“There are a lot of nuances in baseball, and you want to kind of have one eye open all the time,” Strohmeyer says. “[Former Boston Red Sox pitcher] Pedro Martinez was always kind of a joker, and as a starting pitcher, he was in the dugout all the time. At one game I remember looking over, and all of a sudden the other players were taping him to a post in the dugout with athletic tape. It was a hilarious picture, but you had to be paying attention.”

In the arena, remote set-ups can literally give another dimension to your shots. “I like basket-level pictures, because that’s the level the players play at. It gives you a different perspective,” Strohmeyer says. Shooting from directly above can give a photo a clean, high-contrast background and show the geometry of the game. “When the goalie bends over backwards to make a save, and he’s looking straight up in the air, that’s a great picture,” he says.

Remotes have to be approved by officials, and the rules vary by sport, league, and venue. “Most of the time it’s not a big deal, because it’s done fairly frequently, particularly in the NBA. Colleges, maybe not so much,” says Strohmeyer. “It’s a communication thing. There are a lot of considerations, the biggest of which is not interfering with play, but the main thing is to be above board with people and bring them into your concept. Get the people in the building to embrace the idea.”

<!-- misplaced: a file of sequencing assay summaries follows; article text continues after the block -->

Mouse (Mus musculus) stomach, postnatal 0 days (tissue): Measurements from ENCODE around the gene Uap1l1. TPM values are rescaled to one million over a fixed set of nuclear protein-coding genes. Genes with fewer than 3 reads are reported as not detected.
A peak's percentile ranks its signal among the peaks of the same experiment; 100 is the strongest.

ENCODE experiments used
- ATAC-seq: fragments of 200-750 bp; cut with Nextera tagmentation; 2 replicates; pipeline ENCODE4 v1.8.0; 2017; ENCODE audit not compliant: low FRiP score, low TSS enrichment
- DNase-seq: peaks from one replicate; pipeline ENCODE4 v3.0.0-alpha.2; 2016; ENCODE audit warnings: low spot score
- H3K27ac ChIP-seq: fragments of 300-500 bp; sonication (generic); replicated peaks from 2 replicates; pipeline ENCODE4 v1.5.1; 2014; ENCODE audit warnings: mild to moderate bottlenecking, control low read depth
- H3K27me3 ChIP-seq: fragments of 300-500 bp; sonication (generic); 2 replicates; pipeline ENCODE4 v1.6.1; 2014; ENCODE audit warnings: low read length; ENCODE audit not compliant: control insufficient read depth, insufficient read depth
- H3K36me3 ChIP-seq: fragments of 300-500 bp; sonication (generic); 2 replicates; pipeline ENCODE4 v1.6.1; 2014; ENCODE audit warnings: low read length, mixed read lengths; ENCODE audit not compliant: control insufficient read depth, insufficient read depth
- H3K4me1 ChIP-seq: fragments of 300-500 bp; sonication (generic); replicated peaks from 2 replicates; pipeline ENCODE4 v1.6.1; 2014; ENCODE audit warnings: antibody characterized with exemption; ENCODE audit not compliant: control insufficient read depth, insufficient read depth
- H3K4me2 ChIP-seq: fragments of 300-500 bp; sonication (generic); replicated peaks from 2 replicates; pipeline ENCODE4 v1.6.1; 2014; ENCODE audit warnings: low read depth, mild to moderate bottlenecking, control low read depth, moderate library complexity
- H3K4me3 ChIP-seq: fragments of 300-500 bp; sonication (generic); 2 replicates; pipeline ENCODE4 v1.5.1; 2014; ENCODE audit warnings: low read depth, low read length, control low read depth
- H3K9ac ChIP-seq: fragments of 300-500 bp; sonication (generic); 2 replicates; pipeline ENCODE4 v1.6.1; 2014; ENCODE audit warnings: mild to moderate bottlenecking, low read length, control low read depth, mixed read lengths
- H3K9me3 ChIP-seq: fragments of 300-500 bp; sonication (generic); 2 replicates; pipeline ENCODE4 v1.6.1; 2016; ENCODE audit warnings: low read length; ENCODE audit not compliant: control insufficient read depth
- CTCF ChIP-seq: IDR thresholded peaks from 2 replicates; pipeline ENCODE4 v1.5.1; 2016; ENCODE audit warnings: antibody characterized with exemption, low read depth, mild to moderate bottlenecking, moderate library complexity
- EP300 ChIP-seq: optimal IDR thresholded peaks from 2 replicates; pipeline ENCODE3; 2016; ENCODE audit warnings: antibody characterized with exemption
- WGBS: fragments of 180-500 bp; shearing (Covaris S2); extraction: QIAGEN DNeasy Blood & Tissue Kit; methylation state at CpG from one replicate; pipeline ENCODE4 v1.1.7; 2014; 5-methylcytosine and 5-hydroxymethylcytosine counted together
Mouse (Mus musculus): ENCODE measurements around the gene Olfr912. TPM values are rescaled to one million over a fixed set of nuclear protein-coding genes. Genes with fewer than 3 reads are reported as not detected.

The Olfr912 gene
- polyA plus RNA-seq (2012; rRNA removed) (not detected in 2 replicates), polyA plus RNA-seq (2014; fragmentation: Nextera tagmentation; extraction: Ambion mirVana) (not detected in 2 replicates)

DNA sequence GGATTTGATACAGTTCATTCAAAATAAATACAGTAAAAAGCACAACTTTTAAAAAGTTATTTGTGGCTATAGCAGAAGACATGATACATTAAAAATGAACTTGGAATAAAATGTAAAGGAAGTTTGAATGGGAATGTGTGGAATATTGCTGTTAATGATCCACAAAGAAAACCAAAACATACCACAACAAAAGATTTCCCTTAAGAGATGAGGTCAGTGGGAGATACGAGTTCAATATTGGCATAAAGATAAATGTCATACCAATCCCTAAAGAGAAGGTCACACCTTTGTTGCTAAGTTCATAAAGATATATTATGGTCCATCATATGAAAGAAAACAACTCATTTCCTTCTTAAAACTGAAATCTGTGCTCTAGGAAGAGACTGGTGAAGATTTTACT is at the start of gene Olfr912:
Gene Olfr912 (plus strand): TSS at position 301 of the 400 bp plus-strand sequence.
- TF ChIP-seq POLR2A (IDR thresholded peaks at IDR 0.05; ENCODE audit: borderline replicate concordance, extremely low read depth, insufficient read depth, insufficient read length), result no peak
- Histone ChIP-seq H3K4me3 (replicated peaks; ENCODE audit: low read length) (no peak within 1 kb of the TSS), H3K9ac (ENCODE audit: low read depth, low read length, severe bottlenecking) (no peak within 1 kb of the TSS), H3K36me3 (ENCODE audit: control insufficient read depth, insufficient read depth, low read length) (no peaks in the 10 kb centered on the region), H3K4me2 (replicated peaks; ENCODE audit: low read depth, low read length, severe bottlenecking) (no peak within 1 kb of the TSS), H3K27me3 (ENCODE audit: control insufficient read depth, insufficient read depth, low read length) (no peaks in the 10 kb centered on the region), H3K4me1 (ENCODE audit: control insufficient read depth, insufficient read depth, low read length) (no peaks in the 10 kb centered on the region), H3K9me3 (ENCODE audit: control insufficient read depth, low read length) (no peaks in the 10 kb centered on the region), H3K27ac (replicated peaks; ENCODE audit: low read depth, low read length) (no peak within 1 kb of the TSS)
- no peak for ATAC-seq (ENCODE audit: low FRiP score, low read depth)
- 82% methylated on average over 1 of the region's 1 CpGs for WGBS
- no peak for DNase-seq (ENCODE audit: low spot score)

Remember, You’re Shooting People

Under the padding, helmets, and face masks, athletes are humans, and that’s what fans want to see. How do you get behind the face mask? “Great athletes, great pictures” is one rule of thumb. “Some players just stand out. [Wide receiver] Randy Moss was always face-forward, and he made athletic plays,” Strohmeyer says. “He jumped high. He extended out.”

Also look for athletes—as well as fans, coaches, and officials—who face forward, with wide-open eyes and expressive faces. Part of that is the individuals; another factor is light. Even in auto racing, Strohmeyer says, “there are tracks where at certain times of day the light gets low enough you can actually see into the cockpit of the car.” Light shifts throughout the course of an event, and so should you: Shoot front-lit for a while, then backlit; if you’ve shot a lot of horizontals from the side, change it up by going deeper and longer. “There are all these evaluations you make about the types of photographs you want to take that go on constantly,” he says.

In the end, Strohmeyer says, “you’re trying to sum up the drama and the emotion of the sport. You want those pictures to have memory. And if you can do that, you’re going to be pretty successful, whether you’re shooting an ad campaign for Gatorade or a game for the local high school paper. If you can tell the stories in that manner, you’re going to 
be successful.”